By Dr. Ashley Hoyt, as published in Island Jane Magazine, Feb. 2015
The ocean is a great mystery to many people. While we are familiar with it, its life, its culture and its dynamics are still so foreign.
My experience is very different. Mine is of a warm, flowing world full of living creatures as conscious and curious as the rest of us.
Through experience I learned that the way to capture a fish is to be calm, serene and focused. Any sudden movement, even a flash of sudden emotion, could send a signal to creatures for yards in all directions.
Success in spearfishing requires finding peace. When I enter the water I seek that peace, I get comfortable in the waters, my mind grows quiet and I simply observe. As I dive there’s no sign of distress to alert the environment. The calmer I am, the longer I can remain submerged. My body relaxed and mind clear, my sole focus is my aim. I look where to shoot. Then, I get the fish.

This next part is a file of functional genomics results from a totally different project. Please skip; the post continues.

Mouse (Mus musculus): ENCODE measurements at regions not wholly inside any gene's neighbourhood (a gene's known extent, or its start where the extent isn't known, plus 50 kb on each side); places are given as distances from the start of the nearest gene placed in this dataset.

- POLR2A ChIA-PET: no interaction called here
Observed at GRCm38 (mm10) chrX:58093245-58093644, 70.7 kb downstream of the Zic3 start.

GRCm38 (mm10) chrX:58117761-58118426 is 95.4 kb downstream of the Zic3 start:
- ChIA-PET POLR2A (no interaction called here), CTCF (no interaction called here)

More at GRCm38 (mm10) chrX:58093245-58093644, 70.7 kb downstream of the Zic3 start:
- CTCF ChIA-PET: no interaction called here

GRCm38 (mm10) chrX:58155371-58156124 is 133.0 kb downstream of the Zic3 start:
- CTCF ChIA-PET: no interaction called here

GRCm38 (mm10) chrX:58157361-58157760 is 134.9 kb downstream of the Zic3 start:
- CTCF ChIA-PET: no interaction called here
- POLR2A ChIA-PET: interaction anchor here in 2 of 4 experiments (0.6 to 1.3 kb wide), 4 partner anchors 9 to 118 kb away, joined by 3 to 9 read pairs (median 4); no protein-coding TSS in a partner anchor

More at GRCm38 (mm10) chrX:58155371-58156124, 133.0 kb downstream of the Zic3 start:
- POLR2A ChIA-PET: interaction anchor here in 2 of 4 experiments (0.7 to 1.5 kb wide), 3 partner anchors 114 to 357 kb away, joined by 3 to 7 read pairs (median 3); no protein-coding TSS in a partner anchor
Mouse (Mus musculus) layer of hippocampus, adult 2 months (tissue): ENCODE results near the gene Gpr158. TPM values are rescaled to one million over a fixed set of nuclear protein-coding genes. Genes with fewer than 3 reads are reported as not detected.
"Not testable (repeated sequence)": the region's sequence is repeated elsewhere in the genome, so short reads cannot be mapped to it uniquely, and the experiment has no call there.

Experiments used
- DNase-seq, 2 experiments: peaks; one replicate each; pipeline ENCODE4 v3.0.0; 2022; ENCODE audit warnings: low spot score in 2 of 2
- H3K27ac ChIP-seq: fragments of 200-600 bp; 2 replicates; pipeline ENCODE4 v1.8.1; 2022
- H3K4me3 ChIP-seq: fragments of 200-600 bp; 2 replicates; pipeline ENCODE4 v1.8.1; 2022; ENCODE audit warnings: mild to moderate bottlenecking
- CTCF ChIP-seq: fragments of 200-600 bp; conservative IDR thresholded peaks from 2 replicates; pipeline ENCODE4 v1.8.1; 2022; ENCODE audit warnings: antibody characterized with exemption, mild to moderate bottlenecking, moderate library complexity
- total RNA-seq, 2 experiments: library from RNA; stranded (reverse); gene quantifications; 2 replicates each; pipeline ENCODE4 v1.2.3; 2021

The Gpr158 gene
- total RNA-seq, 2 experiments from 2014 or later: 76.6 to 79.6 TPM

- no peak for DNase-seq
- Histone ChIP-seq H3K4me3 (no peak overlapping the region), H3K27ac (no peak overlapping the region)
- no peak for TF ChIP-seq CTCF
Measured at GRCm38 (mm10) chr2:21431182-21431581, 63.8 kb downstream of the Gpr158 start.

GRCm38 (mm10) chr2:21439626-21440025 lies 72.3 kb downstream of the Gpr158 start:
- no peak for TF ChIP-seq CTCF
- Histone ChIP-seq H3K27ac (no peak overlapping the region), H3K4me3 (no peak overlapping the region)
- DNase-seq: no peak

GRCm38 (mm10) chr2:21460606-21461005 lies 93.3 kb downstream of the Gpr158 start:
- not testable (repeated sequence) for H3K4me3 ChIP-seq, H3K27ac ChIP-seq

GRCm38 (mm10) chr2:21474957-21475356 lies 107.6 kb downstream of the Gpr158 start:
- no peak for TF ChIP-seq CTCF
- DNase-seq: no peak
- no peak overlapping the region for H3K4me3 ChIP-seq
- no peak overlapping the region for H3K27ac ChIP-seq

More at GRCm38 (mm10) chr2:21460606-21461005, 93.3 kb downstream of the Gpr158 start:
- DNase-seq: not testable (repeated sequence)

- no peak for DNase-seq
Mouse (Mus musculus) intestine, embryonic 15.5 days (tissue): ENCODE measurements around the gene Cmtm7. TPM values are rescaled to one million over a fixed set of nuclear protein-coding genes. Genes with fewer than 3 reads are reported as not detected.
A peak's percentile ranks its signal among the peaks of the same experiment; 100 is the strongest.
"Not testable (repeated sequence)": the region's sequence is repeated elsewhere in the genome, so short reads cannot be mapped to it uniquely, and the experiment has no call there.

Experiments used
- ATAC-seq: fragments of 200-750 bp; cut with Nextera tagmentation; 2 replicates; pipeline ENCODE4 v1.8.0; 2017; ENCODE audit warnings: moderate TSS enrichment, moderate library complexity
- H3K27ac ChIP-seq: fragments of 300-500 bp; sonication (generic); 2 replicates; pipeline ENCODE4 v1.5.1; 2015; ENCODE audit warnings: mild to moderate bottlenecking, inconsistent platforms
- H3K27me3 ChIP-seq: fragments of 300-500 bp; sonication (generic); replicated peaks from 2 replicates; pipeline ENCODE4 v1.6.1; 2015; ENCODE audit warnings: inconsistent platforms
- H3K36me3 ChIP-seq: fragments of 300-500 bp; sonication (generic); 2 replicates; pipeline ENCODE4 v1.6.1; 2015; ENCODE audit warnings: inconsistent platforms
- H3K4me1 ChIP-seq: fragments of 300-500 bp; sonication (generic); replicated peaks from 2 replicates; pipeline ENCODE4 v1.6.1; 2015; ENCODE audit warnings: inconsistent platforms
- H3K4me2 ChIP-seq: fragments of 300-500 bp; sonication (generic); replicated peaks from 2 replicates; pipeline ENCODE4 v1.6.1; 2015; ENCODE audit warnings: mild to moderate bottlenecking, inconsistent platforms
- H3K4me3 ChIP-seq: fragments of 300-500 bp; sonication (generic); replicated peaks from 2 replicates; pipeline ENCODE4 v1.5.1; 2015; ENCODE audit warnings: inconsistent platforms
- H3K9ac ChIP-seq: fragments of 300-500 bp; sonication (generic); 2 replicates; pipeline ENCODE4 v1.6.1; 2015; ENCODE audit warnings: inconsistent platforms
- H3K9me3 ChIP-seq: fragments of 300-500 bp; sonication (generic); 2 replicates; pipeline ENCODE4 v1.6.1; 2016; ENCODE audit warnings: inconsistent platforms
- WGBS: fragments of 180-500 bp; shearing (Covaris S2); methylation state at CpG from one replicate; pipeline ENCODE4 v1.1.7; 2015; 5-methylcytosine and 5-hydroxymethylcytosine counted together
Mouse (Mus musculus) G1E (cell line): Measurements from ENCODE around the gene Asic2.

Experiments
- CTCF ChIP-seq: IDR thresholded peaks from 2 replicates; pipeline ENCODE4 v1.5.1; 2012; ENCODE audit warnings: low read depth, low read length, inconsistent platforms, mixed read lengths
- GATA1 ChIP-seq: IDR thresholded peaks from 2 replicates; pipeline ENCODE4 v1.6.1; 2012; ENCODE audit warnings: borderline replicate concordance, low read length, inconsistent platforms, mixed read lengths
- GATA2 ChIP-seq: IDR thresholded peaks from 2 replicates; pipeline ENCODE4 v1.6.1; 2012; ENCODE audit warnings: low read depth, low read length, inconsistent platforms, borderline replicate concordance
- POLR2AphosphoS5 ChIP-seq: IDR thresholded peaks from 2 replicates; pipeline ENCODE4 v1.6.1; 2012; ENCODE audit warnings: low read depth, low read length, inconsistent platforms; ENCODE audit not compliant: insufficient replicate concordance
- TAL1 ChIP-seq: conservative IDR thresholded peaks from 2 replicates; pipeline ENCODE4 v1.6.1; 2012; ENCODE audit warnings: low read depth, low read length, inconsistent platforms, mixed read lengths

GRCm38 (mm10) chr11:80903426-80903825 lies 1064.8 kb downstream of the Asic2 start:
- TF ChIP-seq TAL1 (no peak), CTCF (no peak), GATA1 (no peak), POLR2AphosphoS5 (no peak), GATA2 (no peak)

I remember the hunters back in my Missouri home. I’d see the bubba boys gathered around the gas station with dead deer strapped to their trucks, swapping stories from the wilderness. When I became a spearfisher in Key West it finally made sense. This is not fishing – it is hunting.
Spearfishing becomes a meditative art of remaining calm and collected with singular focus. Just as hunters immerse themselves in the woods, I commune with an element not my own. I become subservient to the ocean.
I remember a particular occasion when a barracuda joined me on the hunt. As it approached it began to swim parallel to me. I realized by its demeanor that it saw me as a fellow hunter. If an ocean predator approaches at a perpendicular angle they indicate that they view the target as a threat or even prey. But by coming alongside me it told me that I was an ally, a fellow predator and was willing to cede its hunting ground.
This is the zen of spearfishing. Peace brings success, and calm yields respect. We become just another fish in the wide ocean.